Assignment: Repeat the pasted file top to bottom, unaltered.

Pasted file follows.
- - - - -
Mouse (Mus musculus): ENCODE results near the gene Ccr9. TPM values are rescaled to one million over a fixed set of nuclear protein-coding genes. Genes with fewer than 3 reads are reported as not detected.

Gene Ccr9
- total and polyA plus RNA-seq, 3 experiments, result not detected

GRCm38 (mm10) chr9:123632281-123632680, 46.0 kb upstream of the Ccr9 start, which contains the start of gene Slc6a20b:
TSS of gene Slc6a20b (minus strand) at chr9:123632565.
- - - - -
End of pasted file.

Mouse (Mus musculus): ENCODE results near the gene Ccr9. TPM values are rescaled to one million over a fixed set of nuclear protein-coding genes. Genes with fewer than 3 reads are reported as not detected.

Gene Ccr9
- total and polyA plus RNA-seq, 3 experiments, result not detected

GRCm38 (mm10) chr9:123632281-123632680, 46.0 kb upstream of the Ccr9 start, which contains the start of gene Slc6a20b:
TSS of gene Slc6a20b (minus strand) at chr9:123632565.